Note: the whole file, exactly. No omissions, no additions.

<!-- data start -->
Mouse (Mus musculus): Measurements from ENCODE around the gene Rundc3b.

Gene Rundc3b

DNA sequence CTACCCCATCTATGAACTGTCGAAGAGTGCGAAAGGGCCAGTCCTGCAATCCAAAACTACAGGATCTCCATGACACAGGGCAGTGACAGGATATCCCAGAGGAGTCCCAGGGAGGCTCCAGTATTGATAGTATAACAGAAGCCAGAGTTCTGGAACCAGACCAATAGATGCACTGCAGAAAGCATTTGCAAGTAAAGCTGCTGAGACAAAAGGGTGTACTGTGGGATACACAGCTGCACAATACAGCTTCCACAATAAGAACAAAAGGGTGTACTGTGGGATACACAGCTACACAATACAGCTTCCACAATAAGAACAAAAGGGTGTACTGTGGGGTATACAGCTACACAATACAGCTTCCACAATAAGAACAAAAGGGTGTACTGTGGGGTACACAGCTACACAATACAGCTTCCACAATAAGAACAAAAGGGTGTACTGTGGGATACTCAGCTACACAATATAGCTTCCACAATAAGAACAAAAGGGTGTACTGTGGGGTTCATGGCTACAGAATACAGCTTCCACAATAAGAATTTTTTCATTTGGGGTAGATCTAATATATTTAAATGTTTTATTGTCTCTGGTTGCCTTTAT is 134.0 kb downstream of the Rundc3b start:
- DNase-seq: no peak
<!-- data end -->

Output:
Mouse (Mus musculus): Measurements from ENCODE around the gene Rundc3b.

Gene Rundc3b

DNA sequence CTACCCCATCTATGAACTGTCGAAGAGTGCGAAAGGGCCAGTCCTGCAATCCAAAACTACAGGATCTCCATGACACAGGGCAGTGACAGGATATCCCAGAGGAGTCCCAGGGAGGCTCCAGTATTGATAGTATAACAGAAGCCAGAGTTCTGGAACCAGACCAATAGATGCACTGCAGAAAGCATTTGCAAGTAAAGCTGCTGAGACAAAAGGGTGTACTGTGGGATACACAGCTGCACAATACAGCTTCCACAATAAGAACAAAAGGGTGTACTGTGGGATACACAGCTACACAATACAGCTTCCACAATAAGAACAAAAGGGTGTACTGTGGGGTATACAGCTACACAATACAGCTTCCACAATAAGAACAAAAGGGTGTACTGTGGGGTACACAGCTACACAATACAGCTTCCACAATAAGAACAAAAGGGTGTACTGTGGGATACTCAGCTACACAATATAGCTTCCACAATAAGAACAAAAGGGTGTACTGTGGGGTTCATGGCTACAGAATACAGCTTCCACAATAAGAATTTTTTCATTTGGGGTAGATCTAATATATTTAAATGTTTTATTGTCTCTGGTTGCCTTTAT is 134.0 kb downstream of the Rundc3b start:
- DNase-seq: no peak